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Tuesday, June 02, 2020

Citing coronavirus lockdown, Delhi HC stops invocation of bank guarantees

Coronavirus (COVID-19): The lockdown, as imposed by the Centre is presently in place till May 3, 2020. The court has stayed the invocation of guarantees till a week after this date.

Written by Pritam Pal Singh | New Delhi | Published: April 21, 2020 3:50:32 am
The court has stayed the invocation of guarantees till a week after this date.

Coronavirus (COVID-19): The Delhi High Court Monday stayed invocation and encashment of the eight bank guarantees of a firm, which expressed its inability to develop three oil blocks with the deadline, observing the lockdown, which came into place on March 24, was “prima facie in the nature of force majeure”.

“Such a lockdown is unprecedented, and was incapable of having been predicted either by the respondent or by the petitioner,” Justice C Hari Shankar said in its interim order, while restraining Vedanta from invoking bank guarantees of Halliburton Offshore Service Inc.

It further observed the situation of nationwide lockdown, in which we find ourselves today, has never, earlier, been imposed.

“The imposition of the lockdown was by way of a sudden and emergent measure, of which no advance knowledge could be credited to the petitioner – or, indeed, to anyone else. As a consequence, submits Mr (Sandeep) Sethi, the petitioner’s (Halliburton) activities had to suddenly discontinue on March 22, 2020, and have not been able to resume ever since,” it said.

The lockdown, as imposed by the Centre is presently in place till May 3, 2020. The court has stayed the invocation of guarantees till a week after this date.

The guarantees were issued by the ICICI Bank on the instruction of Halliburton, of which five are due to expire on June 30, 2020, and remaining on November 24.

Senior Advocate Sandeep Sethi, appearing for Halliburton, argued that though a substantial part of the project was completed before the set deadline, but owing to a complete lockdown on industrial activities as well as on movement of persons in the country, including Rajasthan, which continues to affect the country till date – the petitioner was unavoidably handicapped in performing the contract. It was emphasised in the petition that the performance of the contract required travel of persons from overseas and workmen from various parts of the country.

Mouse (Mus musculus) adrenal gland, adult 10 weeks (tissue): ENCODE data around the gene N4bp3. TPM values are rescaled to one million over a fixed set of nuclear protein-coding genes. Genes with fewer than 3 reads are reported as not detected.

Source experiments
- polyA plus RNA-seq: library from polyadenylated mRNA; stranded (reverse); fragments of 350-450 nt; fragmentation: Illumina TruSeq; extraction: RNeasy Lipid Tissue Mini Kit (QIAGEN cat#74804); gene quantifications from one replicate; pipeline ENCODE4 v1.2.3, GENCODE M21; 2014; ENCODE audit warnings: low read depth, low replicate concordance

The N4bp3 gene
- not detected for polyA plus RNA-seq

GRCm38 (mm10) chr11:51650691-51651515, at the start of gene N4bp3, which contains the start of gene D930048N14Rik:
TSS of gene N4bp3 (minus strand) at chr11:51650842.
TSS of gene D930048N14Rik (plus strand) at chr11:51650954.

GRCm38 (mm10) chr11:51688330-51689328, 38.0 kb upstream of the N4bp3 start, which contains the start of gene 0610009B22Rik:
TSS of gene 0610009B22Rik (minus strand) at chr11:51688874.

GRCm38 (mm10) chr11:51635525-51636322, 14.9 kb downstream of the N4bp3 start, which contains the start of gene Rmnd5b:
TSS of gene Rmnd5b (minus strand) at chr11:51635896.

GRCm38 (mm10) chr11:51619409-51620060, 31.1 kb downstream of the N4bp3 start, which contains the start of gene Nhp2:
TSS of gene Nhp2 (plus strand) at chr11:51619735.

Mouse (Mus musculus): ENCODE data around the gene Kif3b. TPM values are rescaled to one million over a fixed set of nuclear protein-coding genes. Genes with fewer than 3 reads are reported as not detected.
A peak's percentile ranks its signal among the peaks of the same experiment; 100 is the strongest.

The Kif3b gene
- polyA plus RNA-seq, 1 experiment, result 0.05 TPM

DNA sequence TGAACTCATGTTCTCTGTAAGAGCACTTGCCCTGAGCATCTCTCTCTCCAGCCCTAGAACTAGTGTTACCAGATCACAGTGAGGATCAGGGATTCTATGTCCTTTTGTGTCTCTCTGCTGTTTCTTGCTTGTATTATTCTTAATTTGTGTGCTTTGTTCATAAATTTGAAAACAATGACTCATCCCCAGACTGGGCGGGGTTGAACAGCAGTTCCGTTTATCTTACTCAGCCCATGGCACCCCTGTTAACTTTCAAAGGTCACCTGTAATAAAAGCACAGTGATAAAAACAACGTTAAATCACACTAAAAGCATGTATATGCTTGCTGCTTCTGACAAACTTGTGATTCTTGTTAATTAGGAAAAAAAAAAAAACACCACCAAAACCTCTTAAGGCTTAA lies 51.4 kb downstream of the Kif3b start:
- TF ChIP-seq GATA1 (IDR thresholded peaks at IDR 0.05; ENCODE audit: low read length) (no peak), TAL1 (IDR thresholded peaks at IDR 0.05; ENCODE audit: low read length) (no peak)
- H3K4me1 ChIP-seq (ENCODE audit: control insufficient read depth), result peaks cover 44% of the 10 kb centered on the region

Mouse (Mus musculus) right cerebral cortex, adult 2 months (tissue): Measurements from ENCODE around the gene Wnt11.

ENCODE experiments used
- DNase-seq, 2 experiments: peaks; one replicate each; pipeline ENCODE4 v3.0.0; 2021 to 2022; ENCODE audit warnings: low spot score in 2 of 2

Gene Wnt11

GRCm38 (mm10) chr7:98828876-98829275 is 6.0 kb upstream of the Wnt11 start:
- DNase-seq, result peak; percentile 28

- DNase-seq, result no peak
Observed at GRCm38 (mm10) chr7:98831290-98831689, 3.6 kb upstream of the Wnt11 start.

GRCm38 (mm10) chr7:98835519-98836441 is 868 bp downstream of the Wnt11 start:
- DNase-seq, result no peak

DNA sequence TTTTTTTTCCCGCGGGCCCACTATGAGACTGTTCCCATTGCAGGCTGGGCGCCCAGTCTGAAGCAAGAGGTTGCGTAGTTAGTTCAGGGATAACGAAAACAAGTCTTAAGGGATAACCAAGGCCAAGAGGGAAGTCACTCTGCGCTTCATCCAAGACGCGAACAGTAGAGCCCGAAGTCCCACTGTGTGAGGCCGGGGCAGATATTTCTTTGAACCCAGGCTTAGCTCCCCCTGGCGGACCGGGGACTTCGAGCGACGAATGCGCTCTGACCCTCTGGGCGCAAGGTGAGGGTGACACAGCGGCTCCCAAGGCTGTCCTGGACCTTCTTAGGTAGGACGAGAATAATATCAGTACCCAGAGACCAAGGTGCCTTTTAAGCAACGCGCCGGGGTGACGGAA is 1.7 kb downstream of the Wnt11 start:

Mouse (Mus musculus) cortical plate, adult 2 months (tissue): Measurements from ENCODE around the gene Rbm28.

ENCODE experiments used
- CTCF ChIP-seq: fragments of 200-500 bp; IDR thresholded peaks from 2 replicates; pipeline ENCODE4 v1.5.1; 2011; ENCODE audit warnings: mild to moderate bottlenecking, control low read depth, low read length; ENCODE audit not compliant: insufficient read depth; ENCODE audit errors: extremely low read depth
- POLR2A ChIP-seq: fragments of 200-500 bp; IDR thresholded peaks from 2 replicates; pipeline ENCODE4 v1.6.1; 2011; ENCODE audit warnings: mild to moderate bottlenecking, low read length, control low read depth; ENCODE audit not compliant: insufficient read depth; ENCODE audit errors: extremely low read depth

Sethi pointed to the court that his client had addressed communications, “dated 18th March, 2020 and 25th March, 2020, to Respondent No. 1 (Vedanta), invoking the force majeure clause in the contract…and seeking the benefit thereof.”

He added Vedanta earlier extended the project deadline till March 31. “A substantial portion of the project was completed prior to the deadline,” Sethi said, adding “to the effect that only 2.1% of the work relating to the Mangla field, 5.5% of the work relating to the Bhagyam field and 2.4% of the work relating to the Aishwariya field, remained, which could easily have been completed before March 31, 2020, had the restrictions clamped by the lockdown not intervened.”

Senior Counsel Abhishek Manu Singhvi, appearing for Vedanta, submitted in law, the only ground on which invocation of a bank guarantee can be stayed, is the existence of egregious fraud.

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